[1] “Nuclear Share Figures, 2002-2012.” World Nuclear Association. Web. 21 Oct. 2013. http://www.world-nuclear.org/info/Facts-and-Figures/Nuclear-generation-by-country/#.UmcM_FCThzV

[2]“IEC 2013: Securing tomorrow’s energy today: Policy and Regulations: Long Term Energy Security.” Deloitte. http://www.deloitte.com/assets/Dcom-India/Local%20Assets/Documents/IEC%202013/Long_Term_Energy_Security.pdf 4.

[3] “Asia’s Nuclear Energy Growth.” World Nuclear Association. Web. 21 Oct. 2013. http://world-nuclear.org/info/Country-Profiles/Others/Asia-s-Nuclear-Energy-Growth/#.UmcOVFCThzU

[4] Ibid.

[5] Deloitte, 5.

[6] Painter, Daniel. “The Nuclear Suppliers Group at the Crossroads.” The Diplomat. 10 June 2013. Web. 21 Oct. 2013. http://thediplomat.com/2013/06/10/the-nuclear-suppliers-group-at-the-crossroads/

[7] Ibid.

[8] Ibid.

[9] Ibid.

[10] “Nuclear Power in India.” World Nuclear Association. Web. 21 Oct. 2013. http://www.world-nuclear.org/info/Country-Profiles/Countries-G-N/India/#.UmcYKlCThzV

[11] Fensom, Anthony. “Atomic Allies?: India and Australia Explore Uranium Sales.” The Diplomat. 1 Nov. 2012. Web. 21 Oct. 2013.http://thediplomat.com/pacific-money/2012/11/01/atomic-allies-india-and-australia-explore-uranium-sales/

[12] Mian, Zia, A.H. Nayyar and M.V. Ramana. “South Asia’s misplaced confidence in nuclear technology.” Global Research. 21 April 2011. Web.  21. Oct. 2013. http://www.globalresearch.ca/south-asia-s-misplaced-confidence-in-nuclear-technology/24431

[13] Deloitte, 4.

[14] Kugelman, Michael (editor). “Foreign Addiction: Assessing India’s Energy Security Strategy.” Woodrow Wilson International Center for Scholars. October 2008. http://www.wilsoncenter.org/sites/default/files/FINALASIA_SpecialReport_142_rpt2.pdf, 1.

[15] Kugelman, 3.

[16] “Ruled by Lakshmi.” The Economist. December 11, 2008. http://www.economist.com/node/12749719

[17] Harikrishnan, K.S. “Protest Never Ends at Indian Nuclear Plant.” Asia Times Online. 5 Feb. 2013. Web. 21 Oct. 2013. http://www.atimes.com/atimes/South_Asia/OB05Df01.html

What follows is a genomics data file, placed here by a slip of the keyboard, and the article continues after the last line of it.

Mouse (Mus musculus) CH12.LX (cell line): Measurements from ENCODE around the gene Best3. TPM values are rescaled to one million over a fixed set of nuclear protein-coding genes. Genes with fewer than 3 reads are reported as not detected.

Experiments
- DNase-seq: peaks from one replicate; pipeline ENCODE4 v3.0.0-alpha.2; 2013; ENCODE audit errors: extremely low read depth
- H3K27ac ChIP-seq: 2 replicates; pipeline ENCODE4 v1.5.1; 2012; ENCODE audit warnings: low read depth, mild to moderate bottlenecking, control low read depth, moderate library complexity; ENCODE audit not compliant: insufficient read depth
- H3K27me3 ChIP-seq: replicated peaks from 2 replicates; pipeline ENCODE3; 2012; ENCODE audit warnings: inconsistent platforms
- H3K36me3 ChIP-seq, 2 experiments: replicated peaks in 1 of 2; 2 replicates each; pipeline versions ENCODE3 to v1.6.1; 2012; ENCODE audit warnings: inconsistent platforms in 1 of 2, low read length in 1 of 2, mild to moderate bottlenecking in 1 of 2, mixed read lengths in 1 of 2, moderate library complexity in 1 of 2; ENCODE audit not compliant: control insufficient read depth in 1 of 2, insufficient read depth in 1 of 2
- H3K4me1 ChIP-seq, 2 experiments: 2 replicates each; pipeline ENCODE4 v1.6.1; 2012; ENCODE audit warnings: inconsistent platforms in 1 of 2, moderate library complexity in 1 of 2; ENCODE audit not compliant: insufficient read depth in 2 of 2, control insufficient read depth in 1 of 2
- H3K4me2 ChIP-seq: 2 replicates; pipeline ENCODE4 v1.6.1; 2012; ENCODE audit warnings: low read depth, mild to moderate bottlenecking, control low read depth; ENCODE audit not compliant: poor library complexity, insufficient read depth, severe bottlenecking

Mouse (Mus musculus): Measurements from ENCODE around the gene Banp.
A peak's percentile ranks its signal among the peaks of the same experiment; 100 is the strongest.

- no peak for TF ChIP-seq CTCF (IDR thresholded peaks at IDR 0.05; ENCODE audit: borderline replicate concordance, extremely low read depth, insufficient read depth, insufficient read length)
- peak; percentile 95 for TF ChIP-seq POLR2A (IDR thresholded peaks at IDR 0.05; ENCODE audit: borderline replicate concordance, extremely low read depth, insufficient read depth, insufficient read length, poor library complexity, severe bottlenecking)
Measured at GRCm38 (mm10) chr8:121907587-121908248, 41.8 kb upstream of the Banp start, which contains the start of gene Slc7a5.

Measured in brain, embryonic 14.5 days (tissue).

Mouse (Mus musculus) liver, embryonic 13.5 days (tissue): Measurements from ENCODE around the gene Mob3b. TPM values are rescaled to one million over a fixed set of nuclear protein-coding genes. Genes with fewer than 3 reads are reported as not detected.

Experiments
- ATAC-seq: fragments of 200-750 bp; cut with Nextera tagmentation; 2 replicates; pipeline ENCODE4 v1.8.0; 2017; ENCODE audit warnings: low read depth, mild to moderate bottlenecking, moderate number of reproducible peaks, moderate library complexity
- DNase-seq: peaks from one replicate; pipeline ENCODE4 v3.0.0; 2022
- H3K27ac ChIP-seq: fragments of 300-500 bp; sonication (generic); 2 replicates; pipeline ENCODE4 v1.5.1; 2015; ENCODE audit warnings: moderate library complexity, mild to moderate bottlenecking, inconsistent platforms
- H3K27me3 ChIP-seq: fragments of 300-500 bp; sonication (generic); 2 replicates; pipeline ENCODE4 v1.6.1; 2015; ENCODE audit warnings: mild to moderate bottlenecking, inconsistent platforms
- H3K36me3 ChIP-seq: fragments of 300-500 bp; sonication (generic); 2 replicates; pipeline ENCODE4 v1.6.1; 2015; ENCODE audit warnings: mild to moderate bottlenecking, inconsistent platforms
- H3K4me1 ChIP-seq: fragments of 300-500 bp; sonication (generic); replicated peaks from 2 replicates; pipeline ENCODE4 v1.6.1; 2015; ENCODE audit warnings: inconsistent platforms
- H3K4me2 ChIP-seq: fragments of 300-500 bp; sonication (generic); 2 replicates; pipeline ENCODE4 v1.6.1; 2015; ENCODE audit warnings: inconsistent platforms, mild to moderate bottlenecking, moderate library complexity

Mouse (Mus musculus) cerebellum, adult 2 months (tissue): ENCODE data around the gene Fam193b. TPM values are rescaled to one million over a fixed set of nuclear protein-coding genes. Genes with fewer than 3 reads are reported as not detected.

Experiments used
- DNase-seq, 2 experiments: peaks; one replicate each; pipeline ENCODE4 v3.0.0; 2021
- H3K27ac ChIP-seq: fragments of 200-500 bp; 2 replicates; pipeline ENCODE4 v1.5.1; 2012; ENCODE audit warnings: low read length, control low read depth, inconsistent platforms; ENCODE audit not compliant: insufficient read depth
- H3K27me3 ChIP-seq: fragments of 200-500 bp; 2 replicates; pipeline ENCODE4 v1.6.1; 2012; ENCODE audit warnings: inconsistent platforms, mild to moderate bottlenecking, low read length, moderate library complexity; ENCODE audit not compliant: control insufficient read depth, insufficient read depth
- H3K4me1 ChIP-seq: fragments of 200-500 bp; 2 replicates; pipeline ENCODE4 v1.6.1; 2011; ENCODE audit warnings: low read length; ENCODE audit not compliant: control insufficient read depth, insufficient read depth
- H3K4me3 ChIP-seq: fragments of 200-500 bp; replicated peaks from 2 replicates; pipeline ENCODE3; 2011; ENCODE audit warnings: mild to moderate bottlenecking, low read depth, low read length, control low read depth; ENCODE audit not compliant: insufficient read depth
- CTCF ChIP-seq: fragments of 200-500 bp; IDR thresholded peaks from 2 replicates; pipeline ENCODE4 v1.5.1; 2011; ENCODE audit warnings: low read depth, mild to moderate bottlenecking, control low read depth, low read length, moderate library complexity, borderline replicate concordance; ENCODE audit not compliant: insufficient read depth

[18] Deloitte, 21.

[19] “The Kudankulam Conundrum.” The Economist. September 15, 2012. http://www.economist.com/node/21562972

[20] Mian, Zia et al. “South Asia’s misplaced confidence in nuclear technology.”

[21] “India, Russia to Sign 5 Agreements; Kudankulam Pact Unlikely.” The Times Of India. 20 Oct. 2013. Web. 21 Oct. 2013. http://articles.timesofindia.indiatimes.com/2013-10-20/india/43220396_1_liability-law-rosatom-kudankulam-nuclear-power-project

[22] Sharma, Rajeev. “India’s Nuclear Logjam.” The Diplomat. 21 Nov. 2011. Web. 21 Oct. 2013. http://thediplomat.com/indian-decade/2011/11/21/indias-nuclear-logjam/

[23] Ibid.

[24]”After US, India’s Nuclear Liability Law Trips Russia Kudankulam Deal.” Firstpost. 21 Oct. 2013. Web. 22 Oct. 2013. http://www.firstpost.com/world/after-us-indias-nuclear-liability-law-trips-kudankulam-deal-with-russia-1183791.html

[25] “Kudankulam: India Nuclear Plant Begins Operating.” BBC News. BBC, 22 Oct. 2013. Web. 23 Oct. 2013. http://www.bbc.co.uk/news/world-asia-india-24619985

[26] Kugelman et al., 4.

[27] Ibid.


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October 13, 2013 at 10:31 PM

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Islamic Economics: Strengths and Weaknesses

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The conceptualization of Islamic Economics by Dr. Khurshid Ahmad of Pakistan is an innovative and interesting departure from contemporary, standard Western economics. This is primarily because his conceptualization is based on different premises than contemporary Western economic thought. Overall, the strengths of his conceptualization of economics outweigh the weaknesses if interpreted in a holistic perspective and on balance it is definitely worth a shot.

According to Dr. Ahmad, developmental and economic policies in developing world and in Western economic theory have been largely value neutral; in the case of Muslim countries, this means they have been neutral towards Islam.[1] Development in this sense has been geared towards goals such as increased growth, industrialization, and productivity which are not particularly related to the economic and moral growth of individuals or society. In fact, aiming for increased development in this sense entirely ignores the teleological purpose of Islam. Thus, according to Dr. Ahmad, the purpose of Islamic economics is to replace the value neutrality of contemporary economics with the value fulfillment goals of Islam.[2]

This line of thinking is similar to the understanding of other Islamic thinkers such as al-Faruqi in viewing Islamic society through the lens of Tawhid, or oneness, which holds that Islam is a comprehensive system, holistic and applicable in all areas of life.[3] Since Islam deals with the problems of man, it cannot separate economic problems from other problems. This is, however, exactly what has happened. The Pakistani thinker Abu Mawdudi noted that

 the economic problem of man which was, indeed, part of the larger problem of human life, has been separated from the whole and looked at as if were an independent problem by itself. And gradually this attitude has taken such a firm root that the economic problem has come to be regarded as the sole problem of life.[4]